Inspiring Business Women: Kristen Weber

Read our latest interview with Kristen Weber to learn her thoughts on how to make your employees feel valued, how to quantify inclusion, and get access to some incredible resources to take your D&I efforts to the next level.

We had the pleasure of speaking with Kristen Weber, the Principal Program Developer for D&I at Expedia Group.

A pioneer in both her organization and the larger D&I community, Kristen founded and led the first ever brand-specific diversity and inclusion function for her engineering organization’s global employees. An avid traveler, she loves experiencing new places, new people and new cultures, so she’s grateful to work at a travel company. She loves sailing (she’s currently working on her certifications) and brewing beer with her husband.

Read on to learn Kristen’s thoughts on how to make your employees feel valued, how to quantify inclusion, and get access to some incredible resources to take your D&I efforts to the next level.

Tell us about your career progression into Diversity & Inclusion at Expedia Group

I think my career progression into D&I work started long before I realized it did! In 1999, I got my first tech job which was basically a coding bootcamp followed by a multi-year development program. During my summer of bootcamp, my instructor pulled me aside and told me that I didn’t belong there and that I should be at a bar picking up a nice man to take care of me. It didn’t occur to me that he was sexist; I just figured he was a bit of a jerk! I stayed in the program despite that conversation and ended up spending the next 17 years as a technical program manager.

In 2014, I started getting more involved in the ‘women in tech’ movement and began to understand that what happened to me in 1999 wasn’t an isolated incident. Up until that time, I resisted the idea that the gender gap in tech needed special attention and focus. I thought “I had to fight hard to get where I am and don’t need special treatment.” I never stopped to think about how many women would have agreed with my instructor and withdrawn from the program. As I started paying more attention to research and voices around me, I realized the movement wasn’t about me but that I needed to offer my support to others.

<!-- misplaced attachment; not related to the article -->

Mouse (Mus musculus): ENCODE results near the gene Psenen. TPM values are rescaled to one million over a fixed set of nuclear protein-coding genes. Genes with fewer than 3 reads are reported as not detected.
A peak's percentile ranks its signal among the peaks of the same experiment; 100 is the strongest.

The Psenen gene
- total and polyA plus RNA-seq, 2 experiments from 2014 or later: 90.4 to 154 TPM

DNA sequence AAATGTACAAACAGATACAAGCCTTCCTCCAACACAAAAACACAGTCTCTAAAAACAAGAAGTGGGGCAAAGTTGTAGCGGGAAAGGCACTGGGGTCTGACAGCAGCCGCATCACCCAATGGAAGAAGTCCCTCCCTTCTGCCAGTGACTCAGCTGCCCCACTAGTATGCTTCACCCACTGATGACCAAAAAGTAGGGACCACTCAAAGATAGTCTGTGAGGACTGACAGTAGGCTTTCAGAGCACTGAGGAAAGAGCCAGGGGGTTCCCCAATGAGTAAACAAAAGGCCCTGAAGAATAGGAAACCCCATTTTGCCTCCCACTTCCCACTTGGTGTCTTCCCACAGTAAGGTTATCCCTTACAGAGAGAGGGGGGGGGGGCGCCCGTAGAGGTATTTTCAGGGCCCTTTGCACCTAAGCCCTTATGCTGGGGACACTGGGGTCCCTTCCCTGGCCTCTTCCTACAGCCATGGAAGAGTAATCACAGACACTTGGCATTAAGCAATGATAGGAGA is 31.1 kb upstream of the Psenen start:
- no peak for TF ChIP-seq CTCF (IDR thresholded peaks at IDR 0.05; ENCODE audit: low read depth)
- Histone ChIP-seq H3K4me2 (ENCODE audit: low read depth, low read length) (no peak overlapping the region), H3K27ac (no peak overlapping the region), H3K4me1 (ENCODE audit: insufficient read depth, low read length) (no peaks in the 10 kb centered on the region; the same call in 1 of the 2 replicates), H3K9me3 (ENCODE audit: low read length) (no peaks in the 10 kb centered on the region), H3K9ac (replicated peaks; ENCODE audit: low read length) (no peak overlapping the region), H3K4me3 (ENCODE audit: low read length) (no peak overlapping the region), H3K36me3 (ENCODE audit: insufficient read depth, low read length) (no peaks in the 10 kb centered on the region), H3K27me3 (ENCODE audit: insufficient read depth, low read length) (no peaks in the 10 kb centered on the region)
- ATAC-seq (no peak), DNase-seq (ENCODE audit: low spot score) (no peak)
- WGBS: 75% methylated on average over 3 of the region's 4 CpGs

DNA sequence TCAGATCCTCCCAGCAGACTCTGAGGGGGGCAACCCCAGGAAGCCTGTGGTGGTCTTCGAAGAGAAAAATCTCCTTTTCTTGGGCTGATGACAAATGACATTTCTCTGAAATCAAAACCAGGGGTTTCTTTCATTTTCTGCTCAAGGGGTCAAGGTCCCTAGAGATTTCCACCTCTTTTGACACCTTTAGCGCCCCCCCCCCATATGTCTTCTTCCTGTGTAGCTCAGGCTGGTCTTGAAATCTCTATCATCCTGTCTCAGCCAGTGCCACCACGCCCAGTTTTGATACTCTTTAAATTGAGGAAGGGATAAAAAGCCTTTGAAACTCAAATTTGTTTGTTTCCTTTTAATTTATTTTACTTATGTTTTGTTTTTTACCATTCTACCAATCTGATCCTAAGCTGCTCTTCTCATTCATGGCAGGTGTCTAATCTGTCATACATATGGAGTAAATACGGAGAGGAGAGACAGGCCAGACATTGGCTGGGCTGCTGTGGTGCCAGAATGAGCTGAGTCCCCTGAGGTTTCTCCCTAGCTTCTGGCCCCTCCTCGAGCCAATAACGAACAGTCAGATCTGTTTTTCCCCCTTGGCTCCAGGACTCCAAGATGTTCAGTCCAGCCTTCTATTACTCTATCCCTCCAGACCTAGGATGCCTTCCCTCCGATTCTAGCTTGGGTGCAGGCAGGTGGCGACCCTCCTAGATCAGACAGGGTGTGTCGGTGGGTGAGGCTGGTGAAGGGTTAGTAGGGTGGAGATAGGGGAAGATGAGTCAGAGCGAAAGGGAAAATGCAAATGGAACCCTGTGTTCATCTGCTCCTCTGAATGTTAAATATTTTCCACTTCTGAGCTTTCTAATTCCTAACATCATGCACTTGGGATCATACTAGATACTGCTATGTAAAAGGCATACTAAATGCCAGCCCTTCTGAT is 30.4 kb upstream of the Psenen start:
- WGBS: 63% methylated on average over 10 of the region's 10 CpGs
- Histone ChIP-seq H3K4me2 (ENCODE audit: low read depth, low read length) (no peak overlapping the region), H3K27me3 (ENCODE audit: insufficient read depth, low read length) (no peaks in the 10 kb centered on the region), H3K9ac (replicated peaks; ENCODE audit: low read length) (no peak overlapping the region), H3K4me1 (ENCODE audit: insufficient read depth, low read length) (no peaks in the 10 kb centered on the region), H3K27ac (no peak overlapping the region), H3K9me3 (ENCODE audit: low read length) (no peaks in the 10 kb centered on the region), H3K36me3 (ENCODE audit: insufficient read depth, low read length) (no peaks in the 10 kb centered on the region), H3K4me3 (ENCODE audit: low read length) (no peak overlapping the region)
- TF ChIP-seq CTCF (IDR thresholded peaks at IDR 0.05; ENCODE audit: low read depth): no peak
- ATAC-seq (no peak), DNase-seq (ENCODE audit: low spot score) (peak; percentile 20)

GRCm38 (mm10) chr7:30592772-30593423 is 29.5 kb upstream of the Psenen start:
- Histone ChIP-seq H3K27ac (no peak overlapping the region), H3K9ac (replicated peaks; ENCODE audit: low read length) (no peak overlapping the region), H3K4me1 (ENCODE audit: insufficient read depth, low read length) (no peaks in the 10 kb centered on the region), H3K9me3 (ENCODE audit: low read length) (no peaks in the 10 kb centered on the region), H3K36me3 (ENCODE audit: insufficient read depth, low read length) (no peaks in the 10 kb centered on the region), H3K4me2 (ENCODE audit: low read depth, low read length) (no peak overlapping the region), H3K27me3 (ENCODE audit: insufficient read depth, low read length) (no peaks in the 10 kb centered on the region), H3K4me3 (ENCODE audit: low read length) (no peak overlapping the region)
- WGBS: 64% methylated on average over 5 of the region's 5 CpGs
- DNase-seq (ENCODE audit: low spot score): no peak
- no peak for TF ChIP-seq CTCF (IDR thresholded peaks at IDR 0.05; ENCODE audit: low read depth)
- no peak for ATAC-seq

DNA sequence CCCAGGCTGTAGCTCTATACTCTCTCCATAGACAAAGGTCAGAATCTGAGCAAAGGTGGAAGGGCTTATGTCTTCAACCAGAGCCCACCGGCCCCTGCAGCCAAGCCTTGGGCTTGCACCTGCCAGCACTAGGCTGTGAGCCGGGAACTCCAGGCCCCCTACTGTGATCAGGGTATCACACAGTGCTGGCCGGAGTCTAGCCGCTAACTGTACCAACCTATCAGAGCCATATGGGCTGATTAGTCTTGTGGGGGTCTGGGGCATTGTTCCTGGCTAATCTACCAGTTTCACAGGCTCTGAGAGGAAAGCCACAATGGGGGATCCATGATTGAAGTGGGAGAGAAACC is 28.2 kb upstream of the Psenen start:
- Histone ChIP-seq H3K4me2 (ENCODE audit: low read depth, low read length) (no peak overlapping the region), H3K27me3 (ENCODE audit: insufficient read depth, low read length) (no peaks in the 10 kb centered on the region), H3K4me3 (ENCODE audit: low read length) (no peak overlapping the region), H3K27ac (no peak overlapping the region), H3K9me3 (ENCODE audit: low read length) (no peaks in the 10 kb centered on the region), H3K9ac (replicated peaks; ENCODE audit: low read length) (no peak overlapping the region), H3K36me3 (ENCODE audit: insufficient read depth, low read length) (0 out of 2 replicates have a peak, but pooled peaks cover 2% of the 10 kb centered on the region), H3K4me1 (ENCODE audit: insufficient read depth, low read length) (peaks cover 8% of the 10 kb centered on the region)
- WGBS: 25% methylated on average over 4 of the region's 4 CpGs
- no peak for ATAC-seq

In 2015, I met two diversity and inclusion practitioners who literally changed my life and my career path. Through them, my understanding of D&I completely changed. I learned about different identities, about intersectionality, or the layers of identities we all hold at once. I learned about the importance of inclusion – or the sense of belonging – versus just diversity or demographics. I was able to work part-time on inclusion initiatives at Expedia Group and found it to be some of the most challenging and rewarding work I’d ever done. It started to fill this void I had around personal satisfaction with my work. I didn’t want my legacy to be well-written technical specifications. Instead, I wanted to leave my work environment and my world a better place. Working in inclusion filled that void for me.

Over the next two years my passion for D&I grew, and I was eager to continue implementing these initiatives at Expedia Group. Our organizational leaders were vocal about this being a priority, however we didn’t have any full-time business resources dedicated to it. In 2017 I successfully negotiated for the new role and, to be honest, was initially advocating for someone else to be in it. But when that person took another position, I thought “If it’s not them, it’s me.” So I applied for it. I’ve been focused on leading diversity and inclusion initiatives for one of Expedia Group’s brands since then! My role is unique because I’m embedded in one of our large technology organizations, but I’m not in HR. I love this structure because I’m able to support our corporate vision for inclusion at Expedia Group while also focusing on what could be most valuable in moving inclusion forward for my own organization.

What are some of the biggest challenges you've faced in your role?